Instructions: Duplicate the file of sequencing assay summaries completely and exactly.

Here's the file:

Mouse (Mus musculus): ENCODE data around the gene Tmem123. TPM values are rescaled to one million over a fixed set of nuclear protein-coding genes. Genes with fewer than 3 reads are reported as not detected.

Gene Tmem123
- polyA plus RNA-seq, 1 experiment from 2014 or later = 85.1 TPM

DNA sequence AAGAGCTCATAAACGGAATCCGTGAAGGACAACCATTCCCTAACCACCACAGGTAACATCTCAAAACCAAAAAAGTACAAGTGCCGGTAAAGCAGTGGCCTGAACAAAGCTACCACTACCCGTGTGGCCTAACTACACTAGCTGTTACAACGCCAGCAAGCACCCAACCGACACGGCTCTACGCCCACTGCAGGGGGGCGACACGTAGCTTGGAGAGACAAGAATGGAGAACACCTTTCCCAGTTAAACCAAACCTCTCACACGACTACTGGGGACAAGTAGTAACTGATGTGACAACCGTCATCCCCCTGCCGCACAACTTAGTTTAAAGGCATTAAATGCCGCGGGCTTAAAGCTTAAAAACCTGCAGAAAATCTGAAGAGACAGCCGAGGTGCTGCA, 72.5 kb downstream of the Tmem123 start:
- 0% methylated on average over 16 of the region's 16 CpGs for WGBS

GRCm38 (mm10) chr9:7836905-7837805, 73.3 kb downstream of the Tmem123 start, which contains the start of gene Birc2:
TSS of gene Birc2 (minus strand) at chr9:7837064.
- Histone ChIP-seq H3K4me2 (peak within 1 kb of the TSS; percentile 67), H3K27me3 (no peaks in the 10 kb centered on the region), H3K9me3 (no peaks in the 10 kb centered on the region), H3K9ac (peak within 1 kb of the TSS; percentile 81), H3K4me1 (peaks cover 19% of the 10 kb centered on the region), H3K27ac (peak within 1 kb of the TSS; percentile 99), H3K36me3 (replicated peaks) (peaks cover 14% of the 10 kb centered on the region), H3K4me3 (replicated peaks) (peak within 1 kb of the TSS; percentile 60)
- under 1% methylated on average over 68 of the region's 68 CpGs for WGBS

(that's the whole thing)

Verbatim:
Mouse (Mus musculus): ENCODE data around the gene Tmem123. TPM values are rescaled to one million over a fixed set of nuclear protein-coding genes. Genes with fewer than 3 reads are reported as not detected.

Gene Tmem123
- polyA plus RNA-seq, 1 experiment from 2014 or later = 85.1 TPM

DNA sequence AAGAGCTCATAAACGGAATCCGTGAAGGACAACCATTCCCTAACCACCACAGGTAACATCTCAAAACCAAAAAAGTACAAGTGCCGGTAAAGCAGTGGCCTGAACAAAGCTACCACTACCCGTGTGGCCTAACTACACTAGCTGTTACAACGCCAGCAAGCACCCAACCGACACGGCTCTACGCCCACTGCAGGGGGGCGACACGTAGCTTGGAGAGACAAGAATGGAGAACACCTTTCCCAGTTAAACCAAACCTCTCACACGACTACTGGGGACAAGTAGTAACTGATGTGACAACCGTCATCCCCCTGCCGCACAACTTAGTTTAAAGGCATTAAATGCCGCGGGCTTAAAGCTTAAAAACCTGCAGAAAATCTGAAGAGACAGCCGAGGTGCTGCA, 72.5 kb downstream of the Tmem123 start:
- 0% methylated on average over 16 of the region's 16 CpGs for WGBS

GRCm38 (mm10) chr9:7836905-7837805, 73.3 kb downstream of the Tmem123 start, which contains the start of gene Birc2:
TSS of gene Birc2 (minus strand) at chr9:7837064.
- Histone ChIP-seq H3K4me2 (peak within 1 kb of the TSS; percentile 67), H3K27me3 (no peaks in the 10 kb centered on the region), H3K9me3 (no peaks in the 10 kb centered on the region), H3K9ac (peak within 1 kb of the TSS; percentile 81), H3K4me1 (peaks cover 19% of the 10 kb centered on the region), H3K27ac (peak within 1 kb of the TSS; percentile 99), H3K36me3 (replicated peaks) (peaks cover 14% of the 10 kb centered on the region), H3K4me3 (replicated peaks) (peak within 1 kb of the TSS; percentile 60)
- under 1% methylated on average over 68 of the region's 68 CpGs for WGBS